‘Paulie’ the pesky peacock calls Waterford Country School new home
Waterford — They were on his tail for months. But Paulie, the adventurous peacock roaming town roads, hopping on cars and avoiding authorities all summer, finally met a net he couldn’t dodge.
Last week, Waterford Country School leaders captured the peacock with the help of Clark Lane Middle School staff and school district employees serving as spotters. The bird, which eluded animal control, police and country school staff multiple times this year, has an expansive new home at the country school’s wildlife sanctuary.
Tina Cote, camp director and assistant program director for the school’s farm, says Paulie has joined a club of rehabilitating hawks, swans, geese, seagulls, horses, pigs, donkeys, alpacas and other animals and birds used for outdoor education.
“All our animals are used to help the kids, and our kids help them,” Cote said, noting the nonprofit school works with special needs students and children with behavioral and emotional struggles. “We’re very much involved in bird and animal welfare. Whether the kids can relate to the large animals or the birds or the goats, you name it, we have it. The kids love it.”
Ben Turner, the school’s outdoor education director, said he chased Paulie at least half a dozen times near the middle school and New London Rehab and Care on Clark Lane since late spring.
“This peacock was eventually going to be hit by a car,” Turner said Wednesday. “They don’t belong in cities or on main roads. They’re good farm animals.”
No one has stepped up to claim ownership of Paulie, Turner said. He noted the school’s goal is to rehabilitate animals and get them back where they belong, but most of the “animals at our sanctuary have nowhere to go.”
‘Net guns are not in our budget’
For several months, Paulie had plenty of places to go, turning up in people’s yards and driveways before appearing on several Waterford community groups on Facebook. He picked up his name from Clark Lane staff, Cote said, but some following #WaterfordPeacock on Facebook said he’d been christened “Kevin.”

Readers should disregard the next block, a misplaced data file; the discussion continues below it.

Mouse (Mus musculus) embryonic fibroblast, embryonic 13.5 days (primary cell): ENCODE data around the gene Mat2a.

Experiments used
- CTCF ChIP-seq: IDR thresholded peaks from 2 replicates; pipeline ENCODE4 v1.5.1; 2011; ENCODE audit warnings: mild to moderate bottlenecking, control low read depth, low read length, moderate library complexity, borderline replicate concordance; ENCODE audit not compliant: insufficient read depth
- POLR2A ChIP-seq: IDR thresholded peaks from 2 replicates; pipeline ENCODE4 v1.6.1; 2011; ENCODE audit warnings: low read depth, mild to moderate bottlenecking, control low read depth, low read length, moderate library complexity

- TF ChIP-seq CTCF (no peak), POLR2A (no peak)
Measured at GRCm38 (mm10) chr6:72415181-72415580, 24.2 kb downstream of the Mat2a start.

“There’s a peacock on my Jeep!” posted Casey McGrath on Aug. 21, along with a video of Paulie squawking and checking out Olive Street from on high.
“He came into my yard, kind of walked around a bit and then left,” McGrath said in an interview. “Then after an hour or so I heard him making those funny noises, something out of an early Pink Floyd record, and I noticed he went to the front of the house and was on top of the roof of my Jeep Cherokee.”
McGrath said he’s lived on Olive Street for 17 years and never saw a peacock in the neighborhood before Paulie, who was “just chilling” on his jeep for about 20 minutes.
Audriana Black, whose family has lived on Louise Street for two decades, said they’d never seen a peacock until Paulie turned up in their yard a couple weeks ago.
“I think he just ate the weeds, maybe some of the flowers,” she said, describing Paulie as famous. “I didn’t mind. I was excited about it.”
The peacock avoided capture despite Waterford-East Lyme Animal Control’s previous efforts, which included using a net gun that reminded Turner of the Arnold Schwarzenegger movie, “The Running Man.”
“Net guns are not in our budget,” Turner said.
On a sweltering afternoon last week, Jay Miner, a Waterford Country School board member and Waterford Public Schools’ director of buildings and grounds, alerted Turner the peacock was in the middle school courtyard. Turner, Cote and Clark Lane staff teamed up to corner Paulie, who’d been lured closer with some hot dogs.
“They’re like turkeys. They run very fast and when they have space they can fly up into the trees,” Cote said. “I wasn’t really thrilled about running around in the heat but Ben said, ‘Come on, we can do this.’”
With Turner and Cote gloved and holding nets and a big crate, the group chased the peacock around the courtyard a bit before it flew over Cote’s head and bumped into a window, Cote said. Paulie was stunned for a moment but not injured, and the momentary delay enabled Turner and crew to quickly capture him.
“It was just a team effort and the luck of the hot weather,” Turner said. “He was tired.”
‘Very much the gentleman’
Turner said after the school in 2016 received a $26,000 grant from the Community Foundation of Eastern Connecticut, it rebuilt wildlife structures and created better spots for rehabilitating birds and animals like Paulie.
“It’s like Fenway Park,” Turner said. “Some old pieces that are great and a lot of new structures that are helping us out. We’ll do the best we can to provide a good home for him.”
Paulie lives in a large cage with “plenty of perches” next to an orphaned baby hawk the school is raising, Turner said.
Cote described Paulie as healthy and “very much the gentleman” despite being a notorious bird “on the lam.”
“He can fly up high if he wants, has plenty of food and water and he’s safe,” she said, noting he still enjoys hot dogs every now and then, on top of the standard cracked corn and pellet mixture.
The school hopes to “slowly integrate” Paulie into an enclosure at the farm that already features two peacocks, Hope and Peace, Turner said.
Turner noted he’d chased only Paulie this summer, but said “you never know” if there are more peacocks running wild in Waterford neighborhoods.